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30 of 31 people found the following review helpful
on April 19, 2004
Not a review, but a commentary on filming locations, all in New York, most in the Bronx. The funeral parlor scene (at Hoffman St & E184 St across from St Barnabas Hospital) features footage of the Third Ave El train tracks, demolished soon afterwards. The funeral procession follows along Pelham Pkwy past the White Plains Rd train station. Other Bronx landmarks seen are the Valentine Theater on Fordham Rd, the HighBridge (that supplied drinking water from upstate through the Old Croton Aqueduct over the Harlem River into Manhattan), the Arthur Ave Market, the Botanical Gardens Conservatory, and Tracy Towers on Mosholu Pkwy. The shootout at the end takes place on the Amtrak rails between Co-Op City and Pelham Bay Park. The car chase starts on Manhattan's West Side and (despite driving over the George Washington Bridge into New Jersey) ends with the crash on the Taconic Pkwy in Westchester County. Locations seem to have been chosen for their gritty looks, and the action is rife with geographic incongruity, with rather distant areas represented as being adjacent.
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33 of 35 people found the following review helpful
on November 9, 1999
It remains in the shadow of its famous predecessor, 'The French Connection,' but 'The Seven Ups' is required viewing if you're in the mood for a no-nonsense, unglorified NYC police story. There's an incredible end to the car chase, the film's trademark, but watch it for the straightforward acting, jolting plot twists, and unvarnished picture of workaday New York in the '70s. The music lends an eerie mood, and there's plenty of small touches of realism. My favorite is a grim view of a muddy New Jersey wasteland--trains of oblivious commuters roar by the cops and villains on foot. 'The Seven Ups' is a rare breed--it looks like it could have happened the way it was filmed. Unspectacular but rewarding.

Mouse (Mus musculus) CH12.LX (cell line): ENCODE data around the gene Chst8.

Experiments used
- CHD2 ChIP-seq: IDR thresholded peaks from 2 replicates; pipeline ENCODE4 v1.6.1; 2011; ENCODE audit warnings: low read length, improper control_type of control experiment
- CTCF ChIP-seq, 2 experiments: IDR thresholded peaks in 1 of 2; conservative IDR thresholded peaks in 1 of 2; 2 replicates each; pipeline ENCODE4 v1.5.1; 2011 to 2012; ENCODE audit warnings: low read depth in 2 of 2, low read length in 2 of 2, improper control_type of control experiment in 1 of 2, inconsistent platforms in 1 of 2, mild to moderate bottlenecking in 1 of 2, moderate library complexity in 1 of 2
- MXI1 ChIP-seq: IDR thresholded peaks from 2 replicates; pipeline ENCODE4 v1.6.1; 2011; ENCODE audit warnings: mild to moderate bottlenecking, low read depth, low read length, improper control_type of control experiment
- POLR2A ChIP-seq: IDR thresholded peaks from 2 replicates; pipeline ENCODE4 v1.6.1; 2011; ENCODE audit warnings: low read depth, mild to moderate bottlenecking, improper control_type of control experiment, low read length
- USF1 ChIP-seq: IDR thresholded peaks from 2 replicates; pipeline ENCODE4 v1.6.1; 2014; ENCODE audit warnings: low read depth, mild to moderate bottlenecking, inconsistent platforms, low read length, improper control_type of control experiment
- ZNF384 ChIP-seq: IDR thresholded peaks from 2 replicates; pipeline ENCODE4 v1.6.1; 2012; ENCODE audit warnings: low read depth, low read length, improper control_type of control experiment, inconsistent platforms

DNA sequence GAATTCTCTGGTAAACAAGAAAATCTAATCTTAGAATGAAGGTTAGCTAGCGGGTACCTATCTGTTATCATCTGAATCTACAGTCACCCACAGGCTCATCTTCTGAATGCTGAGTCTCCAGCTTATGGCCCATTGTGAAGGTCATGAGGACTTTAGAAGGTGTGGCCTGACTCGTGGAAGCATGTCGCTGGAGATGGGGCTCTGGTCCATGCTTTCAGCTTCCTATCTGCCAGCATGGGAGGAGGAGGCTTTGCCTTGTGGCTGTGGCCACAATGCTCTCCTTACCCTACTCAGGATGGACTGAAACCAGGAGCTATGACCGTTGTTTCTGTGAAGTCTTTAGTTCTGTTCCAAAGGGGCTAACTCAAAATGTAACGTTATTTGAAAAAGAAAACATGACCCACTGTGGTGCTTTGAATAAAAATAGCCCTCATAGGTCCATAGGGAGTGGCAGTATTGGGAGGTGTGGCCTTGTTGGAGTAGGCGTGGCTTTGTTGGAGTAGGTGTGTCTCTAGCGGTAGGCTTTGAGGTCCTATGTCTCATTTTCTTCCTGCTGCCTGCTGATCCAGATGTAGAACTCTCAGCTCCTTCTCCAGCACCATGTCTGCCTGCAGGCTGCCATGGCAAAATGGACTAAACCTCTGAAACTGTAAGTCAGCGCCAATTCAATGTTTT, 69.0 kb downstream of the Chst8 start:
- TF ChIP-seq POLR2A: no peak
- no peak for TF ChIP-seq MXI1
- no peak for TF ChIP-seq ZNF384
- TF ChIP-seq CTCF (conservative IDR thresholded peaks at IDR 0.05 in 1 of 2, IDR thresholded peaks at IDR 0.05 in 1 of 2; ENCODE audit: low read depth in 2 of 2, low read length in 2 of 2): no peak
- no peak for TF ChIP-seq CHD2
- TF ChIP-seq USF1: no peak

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18 of 19 people found the following review helpful
on March 6, 2006
Fans of movies like "The French Connection", "Bullitt", "Serpico", and any other great Cop action flicks should definitely enjoy this one. Keep in mind this was made long before "Die Hard" and "Lethal Weapon" came out so they didn't have the special effects, but they did have some incredible stunt people. The casting in this movie was exceptional. The actors do a wonferful job of making you feel they are the person they are portraying. The director did a great job too, and the sets will make you think you are in the heart of the city. I am a fan of Roy Scheider myself, and I think this is one of the best movies he ever made. Most people know Roy Scheider from his part as the main character Martin Brody, the Amity police chief, in the first two "Jaws" movies. "The Seven-Ups" probably has the second best car chase scene you will see in a movie. Like the other top movies I listed they took stock cars you would see on the street and beefed up the suspensions and engines.